Every year in my residency program, we are given what is basically a "practice board exam". It is hyped up as being extremely important--something that the program uses to judge its residents and something that fellowships might ask to see. We were told that if we did well, it would make our program look good compared to others, so "make sure you do good". Eep, pressure!
During my first year of residency, I was going to be 39 weeks pregnant when this three-hour exam was scheduled. Considering the importance attributed to this exam, I asked the female program director if I could either be exempt from the exam or take it under circumstances more comfortable for a woman who was nine months pregnant, since three hours straight in a tiny desk with a hard wooden chair did not sound tempting.
Before I conclude this little anecdote, I want to say that I bet I know what some of you are thinking. You're thinking, "What's the big deal? I took my REAL board exam while nine months pregnant, also while breastfeeding a one year old, and pumping during my 15 minute breaks. Also, I had eclampsia at the time and was actively seizing. And I didn't complain."
Admit it, that's what some of you are thinking.
Which isn't so far off from the response I got from my program director, who was the mother of three small children. She told me (via email), "We'll see. I was still answering pages when I was in active labor."
I'm not as strong as all that. When the epidural went in, my pager went OFF.
Still, this incident made me aware of the fact that while other physician mothers ought to be our greatest advocates, sometimes they are our worst enemies. There's a general thought from some female physicians: "If I did it, then why can't you??" I think we've all had encounters with physicians mamas who showed a surprising lack of understanding, sometimes even worse than the men.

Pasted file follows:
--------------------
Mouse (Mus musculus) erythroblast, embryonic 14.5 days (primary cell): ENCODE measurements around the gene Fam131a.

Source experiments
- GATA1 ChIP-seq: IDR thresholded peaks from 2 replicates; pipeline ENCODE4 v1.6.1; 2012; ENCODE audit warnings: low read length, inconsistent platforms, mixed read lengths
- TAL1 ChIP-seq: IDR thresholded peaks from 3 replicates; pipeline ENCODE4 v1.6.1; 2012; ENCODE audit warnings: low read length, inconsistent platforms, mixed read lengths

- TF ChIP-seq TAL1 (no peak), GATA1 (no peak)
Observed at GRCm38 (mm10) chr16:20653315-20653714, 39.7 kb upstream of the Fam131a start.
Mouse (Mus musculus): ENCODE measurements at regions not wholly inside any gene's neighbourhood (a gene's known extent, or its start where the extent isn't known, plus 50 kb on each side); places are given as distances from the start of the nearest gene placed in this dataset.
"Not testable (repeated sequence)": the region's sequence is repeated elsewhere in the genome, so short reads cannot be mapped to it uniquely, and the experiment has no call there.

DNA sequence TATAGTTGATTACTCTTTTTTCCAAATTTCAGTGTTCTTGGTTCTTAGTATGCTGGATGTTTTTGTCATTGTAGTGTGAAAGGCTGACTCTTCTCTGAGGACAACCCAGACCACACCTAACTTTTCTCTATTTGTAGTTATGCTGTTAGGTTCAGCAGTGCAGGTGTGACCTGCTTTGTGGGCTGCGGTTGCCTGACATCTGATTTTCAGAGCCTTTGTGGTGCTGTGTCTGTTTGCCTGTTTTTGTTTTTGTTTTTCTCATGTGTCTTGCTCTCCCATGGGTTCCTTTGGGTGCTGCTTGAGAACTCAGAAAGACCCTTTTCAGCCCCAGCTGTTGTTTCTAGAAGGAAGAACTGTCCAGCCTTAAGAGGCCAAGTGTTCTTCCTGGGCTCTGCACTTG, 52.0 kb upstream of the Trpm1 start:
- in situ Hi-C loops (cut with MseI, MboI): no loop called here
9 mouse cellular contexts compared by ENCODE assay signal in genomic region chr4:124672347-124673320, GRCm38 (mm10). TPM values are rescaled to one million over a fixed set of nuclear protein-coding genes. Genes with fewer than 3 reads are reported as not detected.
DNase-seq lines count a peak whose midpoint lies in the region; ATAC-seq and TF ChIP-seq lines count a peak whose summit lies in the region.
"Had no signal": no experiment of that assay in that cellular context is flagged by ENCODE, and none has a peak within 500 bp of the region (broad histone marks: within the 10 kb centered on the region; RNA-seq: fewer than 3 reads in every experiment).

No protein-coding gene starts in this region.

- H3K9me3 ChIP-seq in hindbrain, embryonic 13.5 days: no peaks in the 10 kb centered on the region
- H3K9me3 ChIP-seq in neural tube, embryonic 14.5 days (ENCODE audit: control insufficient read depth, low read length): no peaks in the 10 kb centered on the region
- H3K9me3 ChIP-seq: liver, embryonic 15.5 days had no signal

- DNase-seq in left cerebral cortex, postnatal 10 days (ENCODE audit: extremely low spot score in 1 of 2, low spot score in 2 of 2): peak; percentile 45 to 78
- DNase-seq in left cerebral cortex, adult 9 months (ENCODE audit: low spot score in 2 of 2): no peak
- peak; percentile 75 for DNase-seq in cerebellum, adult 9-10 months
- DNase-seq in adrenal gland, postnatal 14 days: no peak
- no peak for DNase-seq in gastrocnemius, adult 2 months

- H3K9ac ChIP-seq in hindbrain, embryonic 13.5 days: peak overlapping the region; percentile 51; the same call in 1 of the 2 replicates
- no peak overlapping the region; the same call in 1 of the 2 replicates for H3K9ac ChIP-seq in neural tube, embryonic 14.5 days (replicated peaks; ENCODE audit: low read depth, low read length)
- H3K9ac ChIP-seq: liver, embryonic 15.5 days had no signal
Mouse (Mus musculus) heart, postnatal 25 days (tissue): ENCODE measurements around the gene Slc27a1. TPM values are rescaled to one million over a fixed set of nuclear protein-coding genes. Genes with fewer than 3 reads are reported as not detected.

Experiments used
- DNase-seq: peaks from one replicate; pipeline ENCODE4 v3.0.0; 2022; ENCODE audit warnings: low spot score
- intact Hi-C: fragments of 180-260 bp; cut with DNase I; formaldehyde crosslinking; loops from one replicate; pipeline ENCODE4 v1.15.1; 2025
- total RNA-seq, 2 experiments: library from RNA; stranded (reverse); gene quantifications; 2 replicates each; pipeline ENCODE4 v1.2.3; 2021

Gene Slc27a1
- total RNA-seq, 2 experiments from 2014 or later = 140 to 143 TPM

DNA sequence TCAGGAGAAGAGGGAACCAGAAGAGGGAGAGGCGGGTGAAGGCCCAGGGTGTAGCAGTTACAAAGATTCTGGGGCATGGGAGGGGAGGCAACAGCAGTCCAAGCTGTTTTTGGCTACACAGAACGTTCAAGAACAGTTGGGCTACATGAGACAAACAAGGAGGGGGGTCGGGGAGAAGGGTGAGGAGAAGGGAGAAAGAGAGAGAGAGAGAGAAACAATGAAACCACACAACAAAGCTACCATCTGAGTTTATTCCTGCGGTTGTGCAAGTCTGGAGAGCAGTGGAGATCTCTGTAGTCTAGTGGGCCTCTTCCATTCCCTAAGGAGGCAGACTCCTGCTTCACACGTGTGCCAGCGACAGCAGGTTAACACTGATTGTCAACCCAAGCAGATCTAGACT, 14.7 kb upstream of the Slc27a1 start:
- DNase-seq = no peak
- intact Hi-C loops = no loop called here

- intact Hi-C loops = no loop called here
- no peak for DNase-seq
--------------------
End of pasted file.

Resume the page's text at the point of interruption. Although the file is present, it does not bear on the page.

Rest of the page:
I'm guilty of it too. When other women with kids take off a day because their child is sick, I automatically think, "Well, I came to work when my daughter was vomiting." Or when another resident started her maternity leave a whopping month prior to her due date, I couldn't understand why she was unable to work till the very last day, like I did.
And I hate myself for thinking that way. Female physicians should support each other and work together to foster understanding and acceptance of things like maternity leave or having non-insane hours that allow us to spend time with our kids. Everyone is different and just because we were able to work until the last day of our pregnancy or pop back to work three weeks after delivery or have a nanny that never calls in sick, that doesn't mean we shouldn't stand up for other women who might not be exactly like us.
(In case you were wondering, I was granted extra time for that exam.)